There are a few disadvantages of being educated in English medium schools. One is the inevitable difficulty with the vernacular. My limited knowledge of Urdu and Punjabi has caused me grief more than once. The most painful experience of this shortcoming is an incident that occurred when I was a child.
We lived next door to a delightful Punjabi family. The elders got along very well with each other as, in those days, neighbors were simply extended family, sharing everything together. The only thing that spoilt this wonderful relationship was the neighbor’s son who was a mean, tough and vicious ruffian who constantly hounded me. Not unnaturally, I avoided him like the plague.
I shall never forget the day my mother asked me to return a utensil she had borrowed from the neighbors. The utensil was a cute, rounded, wide necked metallic bowl that was used as a container for liquids. In our Urdu speaking household it was referred to as a ‘Kooza’. (Readers would be familiar with the proverb; ‘Darya ko Kooze mein bund Karna’. That is the utensil referred to in that wisdom).
I proceeded to the neighbor’s house and rang the doorbell. To my bad luck, the door was opened by the bully himself. Scared stiff, I nonetheless proceeded with the task of returning the utensil to its rightful owner as directed by my mother.
Eyes averted, I stretched out my hands and offered the ‘kooza’ to the boy silently.
“Oye, Aai Ke Hai?” was the gruff enquiry, in eloquent Punjabi.
I chose to remain silent and instead, leaned forward, stretching my tiny arms as far out as possible, hoping that he would take the utensil from my hands.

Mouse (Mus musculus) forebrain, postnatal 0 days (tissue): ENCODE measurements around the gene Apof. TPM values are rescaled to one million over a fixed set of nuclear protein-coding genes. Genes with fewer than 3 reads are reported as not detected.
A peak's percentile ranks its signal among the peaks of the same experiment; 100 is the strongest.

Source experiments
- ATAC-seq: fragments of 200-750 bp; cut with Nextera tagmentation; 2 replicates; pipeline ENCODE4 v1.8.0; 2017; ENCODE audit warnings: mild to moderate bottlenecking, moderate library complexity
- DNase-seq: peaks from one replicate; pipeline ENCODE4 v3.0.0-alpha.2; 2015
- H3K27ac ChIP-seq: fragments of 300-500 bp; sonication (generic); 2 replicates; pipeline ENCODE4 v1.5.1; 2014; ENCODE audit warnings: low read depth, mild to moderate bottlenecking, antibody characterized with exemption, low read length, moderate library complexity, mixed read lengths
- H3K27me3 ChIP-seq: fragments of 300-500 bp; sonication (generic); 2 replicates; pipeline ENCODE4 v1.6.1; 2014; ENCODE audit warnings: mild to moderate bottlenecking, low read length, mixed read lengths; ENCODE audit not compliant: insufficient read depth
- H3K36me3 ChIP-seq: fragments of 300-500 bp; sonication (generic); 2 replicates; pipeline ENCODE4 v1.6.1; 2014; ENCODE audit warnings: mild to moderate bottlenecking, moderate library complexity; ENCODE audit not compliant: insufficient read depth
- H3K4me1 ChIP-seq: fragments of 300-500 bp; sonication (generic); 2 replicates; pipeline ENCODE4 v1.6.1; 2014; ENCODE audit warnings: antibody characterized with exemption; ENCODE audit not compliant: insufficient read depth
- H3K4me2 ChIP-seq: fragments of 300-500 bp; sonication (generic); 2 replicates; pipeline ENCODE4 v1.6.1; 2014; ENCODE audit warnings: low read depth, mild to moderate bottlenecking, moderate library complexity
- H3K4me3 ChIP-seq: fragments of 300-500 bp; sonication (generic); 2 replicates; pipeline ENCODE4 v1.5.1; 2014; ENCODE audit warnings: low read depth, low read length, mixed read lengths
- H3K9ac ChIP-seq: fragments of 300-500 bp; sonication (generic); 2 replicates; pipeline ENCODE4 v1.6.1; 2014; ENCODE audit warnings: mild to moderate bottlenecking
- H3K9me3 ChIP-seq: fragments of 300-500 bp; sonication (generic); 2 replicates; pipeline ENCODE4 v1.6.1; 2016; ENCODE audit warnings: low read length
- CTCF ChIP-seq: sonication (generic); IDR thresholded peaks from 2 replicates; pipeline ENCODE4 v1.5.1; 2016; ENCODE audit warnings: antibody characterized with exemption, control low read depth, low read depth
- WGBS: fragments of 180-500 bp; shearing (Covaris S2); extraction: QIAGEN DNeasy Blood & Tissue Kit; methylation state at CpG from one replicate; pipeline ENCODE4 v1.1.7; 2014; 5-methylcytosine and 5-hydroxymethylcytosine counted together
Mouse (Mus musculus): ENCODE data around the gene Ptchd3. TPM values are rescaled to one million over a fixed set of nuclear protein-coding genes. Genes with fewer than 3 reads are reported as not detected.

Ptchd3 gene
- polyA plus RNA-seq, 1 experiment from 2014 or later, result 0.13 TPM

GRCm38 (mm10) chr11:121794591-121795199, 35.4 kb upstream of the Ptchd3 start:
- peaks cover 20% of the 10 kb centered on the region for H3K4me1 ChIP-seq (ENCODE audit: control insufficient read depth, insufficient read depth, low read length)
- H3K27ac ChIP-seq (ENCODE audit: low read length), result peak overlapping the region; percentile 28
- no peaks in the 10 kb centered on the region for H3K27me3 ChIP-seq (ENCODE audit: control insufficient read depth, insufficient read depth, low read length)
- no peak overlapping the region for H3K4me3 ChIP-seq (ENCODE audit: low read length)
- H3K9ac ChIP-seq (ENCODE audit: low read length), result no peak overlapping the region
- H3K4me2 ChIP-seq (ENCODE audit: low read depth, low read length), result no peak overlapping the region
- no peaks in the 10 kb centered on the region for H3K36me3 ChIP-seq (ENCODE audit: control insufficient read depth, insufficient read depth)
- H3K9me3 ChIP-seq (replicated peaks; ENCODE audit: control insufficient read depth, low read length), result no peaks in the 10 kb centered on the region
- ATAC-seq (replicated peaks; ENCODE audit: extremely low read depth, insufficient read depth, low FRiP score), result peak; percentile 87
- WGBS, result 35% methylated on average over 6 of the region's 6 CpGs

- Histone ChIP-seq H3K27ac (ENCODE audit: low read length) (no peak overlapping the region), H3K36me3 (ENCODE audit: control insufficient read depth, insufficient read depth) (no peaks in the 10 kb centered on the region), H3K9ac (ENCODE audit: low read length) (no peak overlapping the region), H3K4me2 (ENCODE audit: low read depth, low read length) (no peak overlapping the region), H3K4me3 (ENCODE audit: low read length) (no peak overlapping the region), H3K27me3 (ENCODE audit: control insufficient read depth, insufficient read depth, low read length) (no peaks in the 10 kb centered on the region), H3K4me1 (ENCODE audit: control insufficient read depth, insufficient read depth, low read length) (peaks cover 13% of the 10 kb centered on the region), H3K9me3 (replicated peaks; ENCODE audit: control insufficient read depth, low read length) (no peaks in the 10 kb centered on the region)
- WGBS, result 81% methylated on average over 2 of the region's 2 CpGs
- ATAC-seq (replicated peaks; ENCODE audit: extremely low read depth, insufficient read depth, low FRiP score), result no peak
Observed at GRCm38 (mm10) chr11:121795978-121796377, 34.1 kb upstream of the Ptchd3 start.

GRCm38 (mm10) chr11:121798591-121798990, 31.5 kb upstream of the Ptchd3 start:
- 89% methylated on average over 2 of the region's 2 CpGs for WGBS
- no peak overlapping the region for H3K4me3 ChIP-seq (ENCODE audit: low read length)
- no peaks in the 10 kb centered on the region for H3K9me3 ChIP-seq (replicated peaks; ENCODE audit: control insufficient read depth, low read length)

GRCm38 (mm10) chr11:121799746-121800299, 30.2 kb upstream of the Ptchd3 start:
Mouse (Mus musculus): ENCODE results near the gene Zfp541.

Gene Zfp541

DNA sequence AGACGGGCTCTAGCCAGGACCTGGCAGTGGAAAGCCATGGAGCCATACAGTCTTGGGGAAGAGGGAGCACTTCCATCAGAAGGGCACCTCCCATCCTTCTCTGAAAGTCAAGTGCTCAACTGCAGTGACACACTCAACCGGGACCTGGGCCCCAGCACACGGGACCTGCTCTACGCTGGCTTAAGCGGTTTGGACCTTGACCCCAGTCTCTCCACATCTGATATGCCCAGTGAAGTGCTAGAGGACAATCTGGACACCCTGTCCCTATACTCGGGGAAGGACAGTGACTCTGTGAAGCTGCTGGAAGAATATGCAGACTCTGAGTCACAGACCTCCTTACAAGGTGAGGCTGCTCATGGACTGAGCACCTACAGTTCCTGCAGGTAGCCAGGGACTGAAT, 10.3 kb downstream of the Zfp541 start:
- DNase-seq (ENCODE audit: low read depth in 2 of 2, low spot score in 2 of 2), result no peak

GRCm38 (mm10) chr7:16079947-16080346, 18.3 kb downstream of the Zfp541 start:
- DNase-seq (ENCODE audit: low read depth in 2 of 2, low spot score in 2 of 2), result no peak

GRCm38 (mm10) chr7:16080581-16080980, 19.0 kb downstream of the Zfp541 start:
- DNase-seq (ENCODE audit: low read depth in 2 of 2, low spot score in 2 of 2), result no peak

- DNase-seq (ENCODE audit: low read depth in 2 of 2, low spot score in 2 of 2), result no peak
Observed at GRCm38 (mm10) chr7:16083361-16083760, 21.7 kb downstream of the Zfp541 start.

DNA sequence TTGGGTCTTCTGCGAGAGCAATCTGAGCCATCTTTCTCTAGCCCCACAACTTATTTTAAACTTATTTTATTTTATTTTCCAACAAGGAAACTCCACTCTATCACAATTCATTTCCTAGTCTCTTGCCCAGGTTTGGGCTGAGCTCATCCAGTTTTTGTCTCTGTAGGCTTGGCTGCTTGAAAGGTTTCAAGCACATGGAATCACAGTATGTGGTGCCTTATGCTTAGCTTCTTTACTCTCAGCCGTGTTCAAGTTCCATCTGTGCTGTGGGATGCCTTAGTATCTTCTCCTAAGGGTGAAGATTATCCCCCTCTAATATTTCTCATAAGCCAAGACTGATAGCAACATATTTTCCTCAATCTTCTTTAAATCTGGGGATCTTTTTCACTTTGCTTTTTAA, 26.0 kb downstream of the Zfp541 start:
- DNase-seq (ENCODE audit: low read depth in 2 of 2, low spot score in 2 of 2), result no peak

He asked again, this time in a more menacing voice; “Oye, Mai Puchia, Aai Ke Hai”
I could have answered him in English. I could have answered him in Urdu. I could have just left the utensil on the doorstep and walked away. I did none of these things. Instead, for some obscure reason which I regret to this day, I had a light bulb moment.
A strange thought flashed across my mind that if I answered him in Punjabi, if I spoke to the bully in his own language, he would perhaps feel less animosity towards me. I should never have done that. Punjabi was a language that I had absolutely no mastery over at that time. I should not have tried speaking it under such adverse circumstances. I should not have answered him in imperfect Punjabi, using incorrect inflection. This I know now. This is hindsight.
At that time however, I did exactly what the voice inside me said. I put on my most winsome smile, looked the bully squarely in the eye and told him what the proffered item was.
In what I thought was perfect Punjabi, I told the bully that it was his mother’s utensil.
In the sweetest voice I could muster, I said, “ Phai Jee, aai twadi Maan da Kooza hai”
I was definitely not prepared for what followed. The bully’s jaw dropped. His eyes glazed over and his face turned a strange color of purple. His started stuttering and flecks of foam appeared around the corners of his mouth. I watched him in dumbstruck immobility even as he let out a very loud scream and pounced at me. I tried to run but it was too late. He gave me the beating of my life.
When I dragged my sore body home, my mother asked me the reason for my bruises and I narrated the incident to her. She also gave me a few well aimed slaps. I did not understand why.
Later that night, as I lay in bed nursing my sores, my father came to my room and, without any preamble, without any words uttered, walloped me some more.
It would take me a few years to understand why. It’s all in the pronunciation.